Glengarry Glen Ross (GGR from here on out) is the story of 1980s American salesmen who are trying to sell worthless properties to poor saps over the phone. The people they’re trying to sell to are called “leads.” If you sell a lot of this worthless property to these people, you qualify for the “prime leads,” or people who are actually more likely to buy property, so you can make more money. Four salesmen work for this company, and their bosses are having a contest this month to see who can sell the most property to these leads. First prize is a Cadillac; second is a set of steak knives; and third and fourth prizes are getting fired. Obviously no one wants to get fired, but how can the guy in fourth place, Shelley Levene, sell enough property when he  can’t get the prime leads? In Act Two, however, the game changes: the leads have been stolen, and everyone’s a suspect.

This play has been compared to Death of a Salesman and The Iceman Cometh, both plays about the role of salesmen and the necessity of dreams, the American dream, even if it’s hollow. But here, there is no dream: there isn’t even greed. There’s senseless, bloodthirsty competition for the sake of winning, just because it’s what the characters have always done. Glimpses of their humanity – a character’s apparent concern for a daughter, as it’s hinted (especially in the film version) that she might be sick – are denied us. We laugh and laugh at the snappy (profanity-riddled) dialogue, characteristic of all of Mamet’s work, but in the end we realize we’re laughing at a tragedy.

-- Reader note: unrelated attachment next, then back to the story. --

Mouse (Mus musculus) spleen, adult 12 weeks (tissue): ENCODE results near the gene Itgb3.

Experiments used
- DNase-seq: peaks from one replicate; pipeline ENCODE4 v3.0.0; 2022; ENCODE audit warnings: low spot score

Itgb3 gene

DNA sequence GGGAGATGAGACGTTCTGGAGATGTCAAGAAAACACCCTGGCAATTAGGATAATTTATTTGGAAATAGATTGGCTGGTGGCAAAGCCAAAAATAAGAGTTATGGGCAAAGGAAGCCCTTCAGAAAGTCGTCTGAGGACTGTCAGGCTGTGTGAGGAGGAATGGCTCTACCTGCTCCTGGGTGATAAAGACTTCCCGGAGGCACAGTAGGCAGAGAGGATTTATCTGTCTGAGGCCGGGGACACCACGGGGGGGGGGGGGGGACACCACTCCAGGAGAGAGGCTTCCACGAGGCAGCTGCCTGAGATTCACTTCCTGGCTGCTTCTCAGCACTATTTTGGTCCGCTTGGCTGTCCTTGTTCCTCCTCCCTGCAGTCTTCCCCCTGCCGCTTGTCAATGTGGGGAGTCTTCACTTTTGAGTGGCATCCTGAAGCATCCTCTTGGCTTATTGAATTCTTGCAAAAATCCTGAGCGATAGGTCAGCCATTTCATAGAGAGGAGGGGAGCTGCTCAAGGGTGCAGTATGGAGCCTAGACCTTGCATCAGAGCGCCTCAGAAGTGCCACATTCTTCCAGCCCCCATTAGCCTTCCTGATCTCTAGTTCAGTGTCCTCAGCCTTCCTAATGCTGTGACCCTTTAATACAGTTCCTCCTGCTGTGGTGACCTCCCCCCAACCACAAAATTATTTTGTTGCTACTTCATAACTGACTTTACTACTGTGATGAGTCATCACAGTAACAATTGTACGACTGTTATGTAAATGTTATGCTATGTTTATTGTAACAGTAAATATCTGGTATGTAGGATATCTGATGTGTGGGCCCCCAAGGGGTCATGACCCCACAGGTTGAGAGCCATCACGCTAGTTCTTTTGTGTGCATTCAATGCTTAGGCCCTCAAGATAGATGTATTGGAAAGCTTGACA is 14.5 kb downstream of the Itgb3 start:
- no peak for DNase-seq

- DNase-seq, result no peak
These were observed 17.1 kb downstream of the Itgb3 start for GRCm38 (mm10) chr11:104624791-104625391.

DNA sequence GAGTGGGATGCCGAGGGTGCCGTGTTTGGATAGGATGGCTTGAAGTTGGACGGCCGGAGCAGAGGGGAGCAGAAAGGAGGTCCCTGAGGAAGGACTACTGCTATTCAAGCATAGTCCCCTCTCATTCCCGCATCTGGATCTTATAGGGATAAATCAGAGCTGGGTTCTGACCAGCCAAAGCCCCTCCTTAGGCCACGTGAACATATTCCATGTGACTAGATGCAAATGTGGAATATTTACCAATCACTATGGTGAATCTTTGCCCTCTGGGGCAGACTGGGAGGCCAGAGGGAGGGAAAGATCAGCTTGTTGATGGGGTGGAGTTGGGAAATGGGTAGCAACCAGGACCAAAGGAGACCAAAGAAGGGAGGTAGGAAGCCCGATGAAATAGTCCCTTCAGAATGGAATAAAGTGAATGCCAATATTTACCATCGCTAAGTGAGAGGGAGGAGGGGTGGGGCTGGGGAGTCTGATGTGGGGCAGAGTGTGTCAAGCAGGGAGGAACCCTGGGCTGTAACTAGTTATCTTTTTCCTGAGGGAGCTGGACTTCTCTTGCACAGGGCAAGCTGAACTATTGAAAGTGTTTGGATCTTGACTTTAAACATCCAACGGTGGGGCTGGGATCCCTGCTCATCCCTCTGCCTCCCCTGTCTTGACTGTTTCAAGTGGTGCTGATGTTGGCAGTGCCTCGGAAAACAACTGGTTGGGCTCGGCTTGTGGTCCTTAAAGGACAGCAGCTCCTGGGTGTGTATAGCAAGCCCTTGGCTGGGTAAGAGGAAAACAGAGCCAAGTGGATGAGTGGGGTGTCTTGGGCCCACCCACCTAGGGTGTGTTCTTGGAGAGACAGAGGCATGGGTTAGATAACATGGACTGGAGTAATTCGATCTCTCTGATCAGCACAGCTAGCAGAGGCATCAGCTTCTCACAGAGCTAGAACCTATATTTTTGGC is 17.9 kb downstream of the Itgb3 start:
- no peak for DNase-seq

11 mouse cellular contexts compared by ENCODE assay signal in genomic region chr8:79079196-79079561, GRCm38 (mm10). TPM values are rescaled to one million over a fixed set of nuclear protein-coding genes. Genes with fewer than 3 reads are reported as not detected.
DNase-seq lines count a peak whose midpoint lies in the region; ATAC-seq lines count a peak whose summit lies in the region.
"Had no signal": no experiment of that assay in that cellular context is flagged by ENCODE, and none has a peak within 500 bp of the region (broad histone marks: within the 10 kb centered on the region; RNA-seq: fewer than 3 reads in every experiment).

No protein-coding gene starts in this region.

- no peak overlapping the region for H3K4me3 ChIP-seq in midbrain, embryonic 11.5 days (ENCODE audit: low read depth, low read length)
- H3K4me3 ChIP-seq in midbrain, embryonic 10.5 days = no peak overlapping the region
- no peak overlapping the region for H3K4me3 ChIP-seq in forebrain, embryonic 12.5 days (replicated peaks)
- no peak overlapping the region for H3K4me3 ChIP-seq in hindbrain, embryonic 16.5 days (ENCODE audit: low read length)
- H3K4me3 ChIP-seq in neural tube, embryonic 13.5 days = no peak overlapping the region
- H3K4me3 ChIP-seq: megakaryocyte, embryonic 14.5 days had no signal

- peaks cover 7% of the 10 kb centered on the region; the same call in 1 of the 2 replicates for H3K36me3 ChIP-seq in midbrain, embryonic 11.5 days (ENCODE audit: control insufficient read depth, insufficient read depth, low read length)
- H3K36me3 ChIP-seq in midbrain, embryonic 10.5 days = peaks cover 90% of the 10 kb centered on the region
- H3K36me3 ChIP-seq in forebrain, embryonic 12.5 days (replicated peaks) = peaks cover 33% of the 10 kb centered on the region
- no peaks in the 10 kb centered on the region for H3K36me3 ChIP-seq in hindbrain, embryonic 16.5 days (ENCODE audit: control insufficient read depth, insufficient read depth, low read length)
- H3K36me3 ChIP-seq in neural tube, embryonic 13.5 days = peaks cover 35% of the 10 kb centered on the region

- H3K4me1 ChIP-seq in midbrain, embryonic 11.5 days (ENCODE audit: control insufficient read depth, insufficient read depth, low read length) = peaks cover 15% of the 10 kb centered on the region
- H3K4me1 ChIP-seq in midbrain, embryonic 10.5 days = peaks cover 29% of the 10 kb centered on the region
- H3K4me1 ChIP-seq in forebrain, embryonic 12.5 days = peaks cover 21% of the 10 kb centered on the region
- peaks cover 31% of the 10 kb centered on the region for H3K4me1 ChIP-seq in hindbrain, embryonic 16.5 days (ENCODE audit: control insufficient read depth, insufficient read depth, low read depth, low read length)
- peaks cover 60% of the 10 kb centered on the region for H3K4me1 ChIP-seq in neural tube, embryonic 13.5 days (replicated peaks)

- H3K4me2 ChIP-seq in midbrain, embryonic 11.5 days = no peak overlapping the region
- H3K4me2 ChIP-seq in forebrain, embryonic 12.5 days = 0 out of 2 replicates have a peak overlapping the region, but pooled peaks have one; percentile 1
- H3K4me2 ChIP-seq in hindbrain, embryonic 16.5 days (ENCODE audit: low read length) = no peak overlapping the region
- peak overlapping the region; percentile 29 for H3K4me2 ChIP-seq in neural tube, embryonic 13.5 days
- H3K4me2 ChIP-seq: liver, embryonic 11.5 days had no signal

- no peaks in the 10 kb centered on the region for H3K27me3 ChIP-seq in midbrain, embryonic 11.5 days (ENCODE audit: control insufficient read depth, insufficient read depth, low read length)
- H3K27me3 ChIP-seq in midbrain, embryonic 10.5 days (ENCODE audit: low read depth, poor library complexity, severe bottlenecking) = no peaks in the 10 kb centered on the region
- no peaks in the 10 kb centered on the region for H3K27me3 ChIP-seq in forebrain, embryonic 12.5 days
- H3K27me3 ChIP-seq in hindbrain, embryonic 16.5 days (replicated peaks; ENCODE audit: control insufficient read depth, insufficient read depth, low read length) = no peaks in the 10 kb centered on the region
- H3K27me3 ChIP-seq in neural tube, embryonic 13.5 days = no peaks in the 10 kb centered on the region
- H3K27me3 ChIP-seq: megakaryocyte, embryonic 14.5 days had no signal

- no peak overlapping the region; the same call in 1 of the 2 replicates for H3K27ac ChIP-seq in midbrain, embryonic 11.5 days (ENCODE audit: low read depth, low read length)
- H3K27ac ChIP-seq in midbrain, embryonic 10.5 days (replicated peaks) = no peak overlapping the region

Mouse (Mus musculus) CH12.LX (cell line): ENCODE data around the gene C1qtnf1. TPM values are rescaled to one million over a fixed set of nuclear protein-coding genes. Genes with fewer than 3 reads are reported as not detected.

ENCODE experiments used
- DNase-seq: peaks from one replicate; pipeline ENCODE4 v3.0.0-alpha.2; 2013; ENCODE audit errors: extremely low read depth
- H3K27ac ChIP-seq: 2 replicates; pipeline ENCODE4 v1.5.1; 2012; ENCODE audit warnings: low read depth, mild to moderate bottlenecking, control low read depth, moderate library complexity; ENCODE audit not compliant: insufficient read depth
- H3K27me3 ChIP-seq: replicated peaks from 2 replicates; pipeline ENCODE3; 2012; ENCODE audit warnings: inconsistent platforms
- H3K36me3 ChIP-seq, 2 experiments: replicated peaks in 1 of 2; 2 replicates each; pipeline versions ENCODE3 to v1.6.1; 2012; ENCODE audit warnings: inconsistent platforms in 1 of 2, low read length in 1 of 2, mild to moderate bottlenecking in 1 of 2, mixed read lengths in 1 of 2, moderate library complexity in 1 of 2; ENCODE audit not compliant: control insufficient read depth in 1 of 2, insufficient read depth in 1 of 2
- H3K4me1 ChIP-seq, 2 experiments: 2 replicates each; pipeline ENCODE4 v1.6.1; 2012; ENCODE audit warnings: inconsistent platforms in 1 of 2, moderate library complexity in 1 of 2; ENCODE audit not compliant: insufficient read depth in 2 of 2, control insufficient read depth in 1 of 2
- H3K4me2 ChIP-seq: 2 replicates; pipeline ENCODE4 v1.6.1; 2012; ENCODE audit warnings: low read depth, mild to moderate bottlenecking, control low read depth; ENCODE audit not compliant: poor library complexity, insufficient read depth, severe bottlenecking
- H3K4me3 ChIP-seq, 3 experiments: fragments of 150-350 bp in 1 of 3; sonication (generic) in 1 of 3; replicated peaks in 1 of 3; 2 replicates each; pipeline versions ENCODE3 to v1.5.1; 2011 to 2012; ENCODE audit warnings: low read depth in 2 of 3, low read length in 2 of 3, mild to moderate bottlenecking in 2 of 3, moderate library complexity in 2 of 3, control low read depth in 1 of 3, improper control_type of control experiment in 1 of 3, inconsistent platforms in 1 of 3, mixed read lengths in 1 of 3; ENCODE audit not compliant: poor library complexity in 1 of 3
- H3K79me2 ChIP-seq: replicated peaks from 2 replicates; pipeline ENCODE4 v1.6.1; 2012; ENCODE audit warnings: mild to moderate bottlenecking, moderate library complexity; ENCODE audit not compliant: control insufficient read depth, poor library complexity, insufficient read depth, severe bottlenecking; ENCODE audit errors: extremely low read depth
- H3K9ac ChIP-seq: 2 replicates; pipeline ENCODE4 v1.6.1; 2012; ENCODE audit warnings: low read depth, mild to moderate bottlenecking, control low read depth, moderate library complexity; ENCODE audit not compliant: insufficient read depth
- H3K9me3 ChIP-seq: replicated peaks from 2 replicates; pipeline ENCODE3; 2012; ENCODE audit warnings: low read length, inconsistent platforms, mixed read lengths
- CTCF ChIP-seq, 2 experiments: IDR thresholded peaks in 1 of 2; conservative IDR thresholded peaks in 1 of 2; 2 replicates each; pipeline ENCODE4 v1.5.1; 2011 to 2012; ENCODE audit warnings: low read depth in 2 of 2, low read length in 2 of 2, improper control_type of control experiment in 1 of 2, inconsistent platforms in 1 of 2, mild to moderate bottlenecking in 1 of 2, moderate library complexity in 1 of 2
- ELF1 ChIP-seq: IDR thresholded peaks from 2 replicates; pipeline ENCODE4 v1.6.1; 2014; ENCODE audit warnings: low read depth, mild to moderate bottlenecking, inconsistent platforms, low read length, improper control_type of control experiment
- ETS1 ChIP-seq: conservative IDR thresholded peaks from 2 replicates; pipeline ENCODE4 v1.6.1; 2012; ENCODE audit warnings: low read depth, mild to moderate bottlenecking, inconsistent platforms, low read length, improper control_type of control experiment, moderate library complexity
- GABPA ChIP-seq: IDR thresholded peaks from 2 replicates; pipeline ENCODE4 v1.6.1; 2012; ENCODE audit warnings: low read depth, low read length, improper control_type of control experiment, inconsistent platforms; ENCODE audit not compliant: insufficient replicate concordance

Mamet’s dialogue is a wonder to hear. It’s musical, it has an incredible rhythm, and it sounds real – the stammers, the pauses, the repetitions, the self-interruptions, are all written by Mamet, and it sounds almost like real speech. It’s too real, too good, to be real speech – it’s hyper-realistic, and it’s unlike any other dialogue you’ll hear on stage. Each character has their own quirk of speech – one character interrupts himself mid-word, one character always repeats himself, another never does. It’s just plain great writing.

In this version, in addition to the fantastic acting, I think I was most impressed by the set: they built an office on stage for the second act, and trashed it. It really looked like an actual, run-down, midtown office, and one that had been broken into to boot. There was (imitation) glass scattered across the floor, papers everywhere, dripping water stains on the ceiling beams, scuff marks and scratches on the desks and filing cabinets – they even added dust to the wood paneling. It’s probably the most realistically and intricately detailed set I’ve ever seen. I can’t imagine designing or building something like that.

All in all: extraordinarily well done. I’d love to talk to some of our school’s theater classes (or just theater fans) about Mamet and producing a play like this.